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Container spot rates from Asia to Europe continued their downward trend this week from their September all-time highs, while transpacific base rates also lost significant ground.

Today’s Ningbo Containerized Freight Index (NCFI) commentary reports that the market from Asia to North Europe and the Mediterranean is “sluggish”.

“Some carriers have increased their efforts to solicit cargo, which led to a slight drop in spot freight rates,” it said.

Drewry’s World Container Index’s (WCI’s) North Europe component slid a further 2%, to $13,798 per 40ft, while the Freightos Baltic Index (FBX) edged down 1%, to $14,219 per 40ft.

While the decline is not dramatic, it appears some carriers are reducing, or waiving, premium fees that can easily add $3,000 or more to the final invoice. Indeed, one UK-based NVOCC told The Loadstar this week his carrier was prepared to “throw in” its equipment and space guarantee fees during November.

“We were gobsmacked to get the call and find that they would throw in the premium charges for our next bookings,” he said. “I could imagine the next step will be to see FAK rates come off in bigger chunks.”

Mediterranean rates were also down this week, the FBX declining by 2%, to $13,125 per 40ft, and the WCI down 3%, to $12,693.

Elsewhere, Drewry’s WCI reading for Asia to the US, which excludes premium fees, slumped 10% for west coast ports this week, to $9,857 per 40 t, and for east coast ports fell by 7%, to $12,667 per 40ft.

In contrast, the FBX Asia-US west coast component, which includes premium fees, was up 1%, to $18,730 per 40ft, while for east coast ports, the spot rate slipped 2%, to $19,895 per 40ft.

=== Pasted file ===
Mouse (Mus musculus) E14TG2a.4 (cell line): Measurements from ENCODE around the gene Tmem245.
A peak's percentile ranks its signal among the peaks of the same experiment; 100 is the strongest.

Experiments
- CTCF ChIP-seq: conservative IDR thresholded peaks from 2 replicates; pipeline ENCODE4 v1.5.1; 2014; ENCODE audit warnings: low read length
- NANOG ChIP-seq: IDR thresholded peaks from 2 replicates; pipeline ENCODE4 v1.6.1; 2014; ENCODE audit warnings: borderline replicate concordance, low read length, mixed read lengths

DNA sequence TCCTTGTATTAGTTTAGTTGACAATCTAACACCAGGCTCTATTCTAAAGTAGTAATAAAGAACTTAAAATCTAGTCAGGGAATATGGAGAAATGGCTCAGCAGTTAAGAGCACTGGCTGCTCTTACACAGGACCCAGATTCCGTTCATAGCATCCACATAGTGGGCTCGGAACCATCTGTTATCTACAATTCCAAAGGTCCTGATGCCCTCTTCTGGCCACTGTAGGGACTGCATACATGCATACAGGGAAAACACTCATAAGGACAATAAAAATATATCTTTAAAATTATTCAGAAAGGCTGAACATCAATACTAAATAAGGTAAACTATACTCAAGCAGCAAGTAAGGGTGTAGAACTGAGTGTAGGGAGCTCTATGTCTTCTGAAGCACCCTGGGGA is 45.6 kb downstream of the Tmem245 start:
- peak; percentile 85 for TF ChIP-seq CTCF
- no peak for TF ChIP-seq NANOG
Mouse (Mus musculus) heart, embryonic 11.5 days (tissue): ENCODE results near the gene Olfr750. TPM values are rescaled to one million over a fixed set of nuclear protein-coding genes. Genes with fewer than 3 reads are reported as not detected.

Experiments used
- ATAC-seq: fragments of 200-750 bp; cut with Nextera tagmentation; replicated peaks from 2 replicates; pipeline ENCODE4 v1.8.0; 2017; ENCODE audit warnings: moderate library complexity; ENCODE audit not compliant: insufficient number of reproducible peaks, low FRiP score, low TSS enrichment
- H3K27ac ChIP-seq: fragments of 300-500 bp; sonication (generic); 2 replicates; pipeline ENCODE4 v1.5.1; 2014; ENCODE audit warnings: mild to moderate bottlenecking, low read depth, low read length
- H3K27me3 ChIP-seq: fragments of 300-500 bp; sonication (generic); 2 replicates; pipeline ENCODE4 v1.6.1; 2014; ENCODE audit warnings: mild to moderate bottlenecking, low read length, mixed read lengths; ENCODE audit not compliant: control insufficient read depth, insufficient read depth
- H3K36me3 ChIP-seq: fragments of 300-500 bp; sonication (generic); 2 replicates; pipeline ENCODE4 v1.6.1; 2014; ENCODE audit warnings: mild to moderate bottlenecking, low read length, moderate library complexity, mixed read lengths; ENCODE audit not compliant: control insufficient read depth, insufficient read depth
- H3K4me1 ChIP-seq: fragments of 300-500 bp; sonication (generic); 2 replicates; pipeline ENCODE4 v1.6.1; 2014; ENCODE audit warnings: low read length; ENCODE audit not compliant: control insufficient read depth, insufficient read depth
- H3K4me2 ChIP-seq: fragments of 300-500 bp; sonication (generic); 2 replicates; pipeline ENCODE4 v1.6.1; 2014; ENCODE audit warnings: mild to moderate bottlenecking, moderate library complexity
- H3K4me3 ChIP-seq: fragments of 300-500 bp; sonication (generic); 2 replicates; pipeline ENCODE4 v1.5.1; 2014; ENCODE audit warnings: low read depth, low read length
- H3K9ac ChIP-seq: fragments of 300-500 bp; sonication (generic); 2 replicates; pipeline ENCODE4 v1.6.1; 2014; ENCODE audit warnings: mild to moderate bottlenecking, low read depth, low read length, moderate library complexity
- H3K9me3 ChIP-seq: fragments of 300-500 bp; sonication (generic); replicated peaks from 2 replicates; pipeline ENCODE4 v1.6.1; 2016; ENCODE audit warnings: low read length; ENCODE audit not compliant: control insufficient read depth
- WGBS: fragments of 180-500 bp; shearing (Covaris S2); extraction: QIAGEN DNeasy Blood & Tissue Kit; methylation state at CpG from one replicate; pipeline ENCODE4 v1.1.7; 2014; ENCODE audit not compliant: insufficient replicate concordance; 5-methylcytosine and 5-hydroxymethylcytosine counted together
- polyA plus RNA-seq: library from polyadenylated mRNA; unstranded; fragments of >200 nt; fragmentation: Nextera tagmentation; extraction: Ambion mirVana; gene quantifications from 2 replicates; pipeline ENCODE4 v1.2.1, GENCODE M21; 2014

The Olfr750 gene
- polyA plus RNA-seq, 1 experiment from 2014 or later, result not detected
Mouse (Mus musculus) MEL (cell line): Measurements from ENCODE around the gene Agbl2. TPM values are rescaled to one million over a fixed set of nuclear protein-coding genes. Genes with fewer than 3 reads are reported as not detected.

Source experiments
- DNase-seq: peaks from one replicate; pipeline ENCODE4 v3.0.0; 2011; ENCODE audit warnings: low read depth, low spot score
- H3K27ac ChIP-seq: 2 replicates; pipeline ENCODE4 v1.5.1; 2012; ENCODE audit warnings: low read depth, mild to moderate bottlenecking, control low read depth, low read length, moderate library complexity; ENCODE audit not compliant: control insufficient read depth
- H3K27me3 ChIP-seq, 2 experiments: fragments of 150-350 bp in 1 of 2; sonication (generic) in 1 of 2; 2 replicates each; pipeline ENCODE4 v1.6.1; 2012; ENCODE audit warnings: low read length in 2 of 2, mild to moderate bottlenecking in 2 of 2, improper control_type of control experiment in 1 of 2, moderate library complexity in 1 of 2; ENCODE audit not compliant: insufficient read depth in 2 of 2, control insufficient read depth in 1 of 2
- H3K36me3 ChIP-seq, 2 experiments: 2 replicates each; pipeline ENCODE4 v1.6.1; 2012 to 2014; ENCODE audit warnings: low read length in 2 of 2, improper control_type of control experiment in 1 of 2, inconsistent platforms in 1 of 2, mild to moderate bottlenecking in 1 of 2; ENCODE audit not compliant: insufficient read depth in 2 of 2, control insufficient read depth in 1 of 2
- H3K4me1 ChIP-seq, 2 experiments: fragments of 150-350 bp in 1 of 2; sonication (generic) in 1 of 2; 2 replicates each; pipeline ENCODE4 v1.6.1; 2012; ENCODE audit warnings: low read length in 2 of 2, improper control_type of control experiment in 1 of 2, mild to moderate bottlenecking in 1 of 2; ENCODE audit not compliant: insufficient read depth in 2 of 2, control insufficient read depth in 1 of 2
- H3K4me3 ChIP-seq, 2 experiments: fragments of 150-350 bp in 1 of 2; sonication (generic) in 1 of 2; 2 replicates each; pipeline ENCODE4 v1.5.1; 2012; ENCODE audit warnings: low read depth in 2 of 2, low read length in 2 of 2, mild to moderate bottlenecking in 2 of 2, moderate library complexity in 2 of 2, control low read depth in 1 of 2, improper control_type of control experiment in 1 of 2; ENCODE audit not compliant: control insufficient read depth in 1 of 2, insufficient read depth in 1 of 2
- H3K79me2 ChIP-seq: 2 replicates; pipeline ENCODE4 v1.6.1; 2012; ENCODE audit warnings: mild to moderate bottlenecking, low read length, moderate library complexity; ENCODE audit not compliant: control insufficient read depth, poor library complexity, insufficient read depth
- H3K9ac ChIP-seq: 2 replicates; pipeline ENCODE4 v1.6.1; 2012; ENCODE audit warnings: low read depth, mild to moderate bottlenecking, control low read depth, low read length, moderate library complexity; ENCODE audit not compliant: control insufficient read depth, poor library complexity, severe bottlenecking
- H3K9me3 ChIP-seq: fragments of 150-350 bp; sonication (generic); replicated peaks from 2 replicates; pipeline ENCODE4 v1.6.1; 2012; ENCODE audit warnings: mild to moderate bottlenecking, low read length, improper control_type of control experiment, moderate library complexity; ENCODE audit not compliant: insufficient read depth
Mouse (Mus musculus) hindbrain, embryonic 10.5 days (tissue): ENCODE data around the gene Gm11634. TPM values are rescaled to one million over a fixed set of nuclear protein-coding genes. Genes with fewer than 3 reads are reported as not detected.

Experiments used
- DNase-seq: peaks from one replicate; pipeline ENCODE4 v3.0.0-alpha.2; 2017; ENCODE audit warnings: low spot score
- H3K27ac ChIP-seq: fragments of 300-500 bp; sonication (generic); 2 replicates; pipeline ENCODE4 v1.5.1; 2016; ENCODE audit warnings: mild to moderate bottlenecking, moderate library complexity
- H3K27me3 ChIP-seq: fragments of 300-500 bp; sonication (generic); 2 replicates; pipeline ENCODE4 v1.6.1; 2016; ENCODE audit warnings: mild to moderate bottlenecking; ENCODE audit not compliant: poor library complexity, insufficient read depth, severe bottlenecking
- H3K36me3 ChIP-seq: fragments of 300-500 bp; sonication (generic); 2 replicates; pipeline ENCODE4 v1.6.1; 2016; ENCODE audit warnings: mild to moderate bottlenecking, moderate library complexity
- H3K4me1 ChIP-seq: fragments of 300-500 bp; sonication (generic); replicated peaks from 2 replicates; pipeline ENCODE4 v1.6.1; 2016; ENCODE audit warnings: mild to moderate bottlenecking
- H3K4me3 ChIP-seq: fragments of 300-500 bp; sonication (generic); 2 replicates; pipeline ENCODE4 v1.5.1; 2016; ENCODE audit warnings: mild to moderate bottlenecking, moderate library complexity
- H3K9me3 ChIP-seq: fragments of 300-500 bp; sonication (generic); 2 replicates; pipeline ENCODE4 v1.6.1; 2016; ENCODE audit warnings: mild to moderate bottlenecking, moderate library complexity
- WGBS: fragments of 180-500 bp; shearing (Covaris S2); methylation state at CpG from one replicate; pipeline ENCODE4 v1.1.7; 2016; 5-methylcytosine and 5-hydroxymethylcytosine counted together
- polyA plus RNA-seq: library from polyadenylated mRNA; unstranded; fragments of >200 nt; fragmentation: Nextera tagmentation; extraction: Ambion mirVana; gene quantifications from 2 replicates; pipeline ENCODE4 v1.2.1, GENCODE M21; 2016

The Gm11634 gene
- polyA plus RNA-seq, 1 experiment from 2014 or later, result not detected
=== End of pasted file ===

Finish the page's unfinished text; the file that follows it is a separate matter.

Meanwhile, shippers using the ports of Los Angeles and Long Beach are bracing themselves for huge quay rent bills, as directed by the Biden-Harris Supply Chain Disruptions Task Force and rubber stamped by port commissions on 29 October.

The clock started on the so-called ‘excess container dwell fees’ at the San Pedro Bay hubs on 1 November, when it was estimated that some 60,000 boxes would fall into the charging category. MSC told customers it expected “all costs will be passed through to shippers”, but that “it remains unclear whether the marine terminal operator or the carrier will be re-billing this”.

In an example of how the dwell fee would snowball, MSC said a single local import container that stayed 13 days on the terminal – five days after the nine-day charging point – would attract a cumulative extra charge of $1,500.

In its latest North America operational update, Hapag-Lloyd said there was an average wait of a week for a truck to service the “extremely congested” LA/LB terminal complex, while import pick-ups continued to be hobbled by a dearth of chassis.

And according to port of Los Angeles Signal data, there are now 34 containerships waiting to berth at the port’s terminals, the longest delay being to HMM’s extra loader, the 5,023 teu Hyundai Prestige, at anchor for the past 34 days.

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